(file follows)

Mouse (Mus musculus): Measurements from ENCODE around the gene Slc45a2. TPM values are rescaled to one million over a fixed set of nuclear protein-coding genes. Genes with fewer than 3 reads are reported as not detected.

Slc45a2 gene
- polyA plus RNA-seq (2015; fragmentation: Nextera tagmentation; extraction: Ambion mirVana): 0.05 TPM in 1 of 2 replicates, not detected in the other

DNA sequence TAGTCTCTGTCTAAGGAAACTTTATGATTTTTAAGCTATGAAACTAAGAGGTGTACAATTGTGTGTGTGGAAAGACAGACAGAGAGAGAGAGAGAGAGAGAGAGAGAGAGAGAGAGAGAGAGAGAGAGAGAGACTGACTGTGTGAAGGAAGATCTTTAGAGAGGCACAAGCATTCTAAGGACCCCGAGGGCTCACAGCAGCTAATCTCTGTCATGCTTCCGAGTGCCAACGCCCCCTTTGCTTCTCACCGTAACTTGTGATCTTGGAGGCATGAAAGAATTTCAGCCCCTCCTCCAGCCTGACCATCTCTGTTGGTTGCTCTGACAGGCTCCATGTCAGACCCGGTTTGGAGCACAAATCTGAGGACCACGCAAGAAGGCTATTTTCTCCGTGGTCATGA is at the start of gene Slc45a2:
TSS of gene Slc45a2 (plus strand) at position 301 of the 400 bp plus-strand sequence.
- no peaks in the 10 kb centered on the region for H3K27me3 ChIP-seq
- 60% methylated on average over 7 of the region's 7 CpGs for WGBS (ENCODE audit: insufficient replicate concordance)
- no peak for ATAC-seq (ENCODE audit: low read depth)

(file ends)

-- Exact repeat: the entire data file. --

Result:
Mouse (Mus musculus): Measurements from ENCODE around the gene Slc45a2. TPM values are rescaled to one million over a fixed set of nuclear protein-coding genes. Genes with fewer than 3 reads are reported as not detected.

Slc45a2 gene
- polyA plus RNA-seq (2015; fragmentation: Nextera tagmentation; extraction: Ambion mirVana): 0.05 TPM in 1 of 2 replicates, not detected in the other

DNA sequence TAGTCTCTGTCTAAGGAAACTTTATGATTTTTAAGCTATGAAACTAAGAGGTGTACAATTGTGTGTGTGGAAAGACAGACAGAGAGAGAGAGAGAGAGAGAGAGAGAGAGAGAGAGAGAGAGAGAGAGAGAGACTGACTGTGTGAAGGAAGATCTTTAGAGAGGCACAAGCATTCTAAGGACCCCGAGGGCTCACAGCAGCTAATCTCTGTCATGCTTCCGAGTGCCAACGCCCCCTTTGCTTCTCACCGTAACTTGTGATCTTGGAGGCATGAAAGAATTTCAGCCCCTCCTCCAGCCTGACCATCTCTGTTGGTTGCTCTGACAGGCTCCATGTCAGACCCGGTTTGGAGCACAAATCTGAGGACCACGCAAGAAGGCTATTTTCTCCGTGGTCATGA is at the start of gene Slc45a2:
TSS of gene Slc45a2 (plus strand) at position 301 of the 400 bp plus-strand sequence.
- no peaks in the 10 kb centered on the region for H3K27me3 ChIP-seq
- 60% methylated on average over 7 of the region's 7 CpGs for WGBS (ENCODE audit: insufficient replicate concordance)
- no peak for ATAC-seq (ENCODE audit: low read depth)